COVID hospitalizations on the rise as U.S. enters Labor Day weekend



A huge spike in COVID-19 cases and hospitalizations in the U.S. at the outset of the Labor Day weekend has set alarm bells ringing. The latest data from the Centers for Disease Control and Prevention show that 15,067 new COVID-19 patient hospitalizations took place in the week ending August 19.

The new cases have increased the number of people being hospitalized by 18.8% as compared to last week. The jump is a staggering 86.9% when compared with COVID-19 patients hospitalized last month. But, as compared to 2022 the number of hospitalizations is down by almost 61%.

COVID-19 hospitalizations have been on a steady rise for seven straight weeks and are expected to continue increasing. The CDC said it expects COVID admissions to range anywhere between 1,700 and 9,700 daily by the end of September. Cases have doubled in Los Angeles County in the last month, with nursing homes particularly affected, according to data from the L.A. County Department of Public Health.

“There have only been a few times in the past year and a half when we saw this many new outbreaks in skilled nursing facilities,” L.A. County Public Health Director Barbara Ferrer said Thursday. “And these were during the previous summer and winter surges.” One in every four nursing homes in New Jersey have also reported an outbreak, according to the New Jersey Department of Health.

Contributing to the spread are three new COVID variants — EG.5, FL.1.5.1 and BA.2.86. The CDC estimated on Friday that EG.5 is making up 21.5% of all new cases, while FL.1.5.1 is making up 14.5% of new infections and BA.2.86 makes up less than 1%.

Dr. William Schaffner, who specializes in infectious diseases at Vanderbilt University Medical Center in Nashville, told CBS News there is cause for concern. “I think we ought to take note of it because there has been some spillover into hospitalizations,” Schaffner said.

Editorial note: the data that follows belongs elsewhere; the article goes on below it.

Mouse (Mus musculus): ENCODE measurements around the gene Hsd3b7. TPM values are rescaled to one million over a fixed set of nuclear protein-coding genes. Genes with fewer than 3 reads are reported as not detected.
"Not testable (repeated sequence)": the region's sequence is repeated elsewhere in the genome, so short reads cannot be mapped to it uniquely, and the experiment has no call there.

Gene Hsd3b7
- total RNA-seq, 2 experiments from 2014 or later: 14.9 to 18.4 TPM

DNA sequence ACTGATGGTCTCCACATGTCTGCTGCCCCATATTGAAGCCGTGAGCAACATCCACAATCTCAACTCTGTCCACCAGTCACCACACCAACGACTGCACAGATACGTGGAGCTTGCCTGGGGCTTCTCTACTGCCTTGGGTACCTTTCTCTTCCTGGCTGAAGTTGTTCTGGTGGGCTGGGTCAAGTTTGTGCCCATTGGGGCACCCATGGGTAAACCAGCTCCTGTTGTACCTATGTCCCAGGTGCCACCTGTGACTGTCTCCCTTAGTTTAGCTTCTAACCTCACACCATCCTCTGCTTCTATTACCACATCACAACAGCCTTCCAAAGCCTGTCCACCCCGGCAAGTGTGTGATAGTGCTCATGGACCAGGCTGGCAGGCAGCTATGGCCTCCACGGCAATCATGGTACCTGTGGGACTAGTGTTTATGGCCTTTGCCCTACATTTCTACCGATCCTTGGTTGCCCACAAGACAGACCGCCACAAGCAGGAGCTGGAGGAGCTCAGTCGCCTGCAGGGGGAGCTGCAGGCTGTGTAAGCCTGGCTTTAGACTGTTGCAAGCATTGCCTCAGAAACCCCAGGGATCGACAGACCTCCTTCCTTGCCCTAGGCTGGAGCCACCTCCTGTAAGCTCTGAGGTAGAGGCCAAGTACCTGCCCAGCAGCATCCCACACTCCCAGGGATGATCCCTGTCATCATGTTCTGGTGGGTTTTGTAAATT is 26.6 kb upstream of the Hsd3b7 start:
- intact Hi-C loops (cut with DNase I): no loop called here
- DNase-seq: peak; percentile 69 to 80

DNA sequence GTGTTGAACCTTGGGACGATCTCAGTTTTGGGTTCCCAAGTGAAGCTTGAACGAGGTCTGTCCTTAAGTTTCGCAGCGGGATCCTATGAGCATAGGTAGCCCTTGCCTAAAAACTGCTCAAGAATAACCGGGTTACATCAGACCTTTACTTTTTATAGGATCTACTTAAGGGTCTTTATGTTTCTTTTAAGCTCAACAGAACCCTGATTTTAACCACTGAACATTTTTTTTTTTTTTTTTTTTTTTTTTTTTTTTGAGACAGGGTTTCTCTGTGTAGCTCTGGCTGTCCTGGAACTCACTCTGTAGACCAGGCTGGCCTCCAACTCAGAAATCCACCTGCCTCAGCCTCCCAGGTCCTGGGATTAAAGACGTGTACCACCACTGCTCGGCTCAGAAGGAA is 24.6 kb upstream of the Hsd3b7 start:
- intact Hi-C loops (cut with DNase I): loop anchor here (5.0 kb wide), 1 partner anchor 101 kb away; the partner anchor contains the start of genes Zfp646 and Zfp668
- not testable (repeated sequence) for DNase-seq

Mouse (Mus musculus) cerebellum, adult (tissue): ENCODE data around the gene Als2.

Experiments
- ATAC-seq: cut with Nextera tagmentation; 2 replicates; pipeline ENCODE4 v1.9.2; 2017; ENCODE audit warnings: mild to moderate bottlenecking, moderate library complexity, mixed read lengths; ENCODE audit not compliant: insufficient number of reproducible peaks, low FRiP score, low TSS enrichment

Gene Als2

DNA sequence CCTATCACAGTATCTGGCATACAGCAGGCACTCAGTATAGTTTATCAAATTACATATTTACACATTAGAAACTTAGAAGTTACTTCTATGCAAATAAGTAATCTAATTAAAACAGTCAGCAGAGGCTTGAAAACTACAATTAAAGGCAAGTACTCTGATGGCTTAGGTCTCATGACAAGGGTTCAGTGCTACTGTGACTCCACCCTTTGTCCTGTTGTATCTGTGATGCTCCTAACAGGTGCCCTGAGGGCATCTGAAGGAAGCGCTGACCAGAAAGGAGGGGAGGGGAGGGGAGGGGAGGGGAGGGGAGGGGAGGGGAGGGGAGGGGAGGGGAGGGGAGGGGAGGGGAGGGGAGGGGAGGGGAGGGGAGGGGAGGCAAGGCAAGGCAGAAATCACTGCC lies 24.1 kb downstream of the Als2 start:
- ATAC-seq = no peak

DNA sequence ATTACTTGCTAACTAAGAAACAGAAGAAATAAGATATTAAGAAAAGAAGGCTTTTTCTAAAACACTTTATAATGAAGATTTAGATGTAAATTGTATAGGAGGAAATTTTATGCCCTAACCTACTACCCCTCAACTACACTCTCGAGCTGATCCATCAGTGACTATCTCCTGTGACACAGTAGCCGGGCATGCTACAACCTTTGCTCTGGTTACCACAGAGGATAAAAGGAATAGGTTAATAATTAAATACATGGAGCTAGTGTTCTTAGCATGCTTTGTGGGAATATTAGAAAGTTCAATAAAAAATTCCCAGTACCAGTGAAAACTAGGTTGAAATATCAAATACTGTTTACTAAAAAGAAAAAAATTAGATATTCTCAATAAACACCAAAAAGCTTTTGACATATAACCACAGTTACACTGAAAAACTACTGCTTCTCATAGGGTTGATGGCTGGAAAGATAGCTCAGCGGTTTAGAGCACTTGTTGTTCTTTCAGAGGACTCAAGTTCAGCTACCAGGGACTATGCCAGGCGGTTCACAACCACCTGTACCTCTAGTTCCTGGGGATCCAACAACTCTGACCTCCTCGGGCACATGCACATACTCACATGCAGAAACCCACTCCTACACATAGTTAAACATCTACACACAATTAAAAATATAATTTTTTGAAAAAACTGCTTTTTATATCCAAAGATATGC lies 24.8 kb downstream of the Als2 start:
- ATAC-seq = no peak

The rise in the number of COVID-19 cases has had a ripple effect – retailers and pharmacies are reporting an increased demand for in-person and at-home COVID testing. Walgreens told CBS News in a statement on Friday, September 1, that it was “seeing greater demand in this category nationwide, which may cause temporary and isolated shortages.”

CVS told CBS News in its own statement that it was seeing a “slight uptick in requests for point-of-care COVID-19 testing at our pharmacies and clinics and in purchases of at-home COVID-19 test kits.” CVS noted, however, that it has “ample supply to meet our customers’ and patients’ testing needs both in-store, in-clinic and at”

Some hospital systems and medical facilities have reinstated mask mandates, including United Health Services and Upstate Medical Hospitals in New York, Kaiser Permanente Santa Rosa Medical Center in Northern California, and UMass Memorial Health in Massachusetts.

“People who are older, who have underlying chronic medical conditions, who are immune compromised, and who are pregnant — we ought to get those masks out again, to protect ourselves,” Schaffner said.

The CDC has said a new COVID booster is expected to be available to the public by the end of September. “This is a nasty, sneaky virus,” Schaffner said. “Your protection will over time diminish. So even if you’ve had COVID in the past, once this new booster becomes available, you should get it.”


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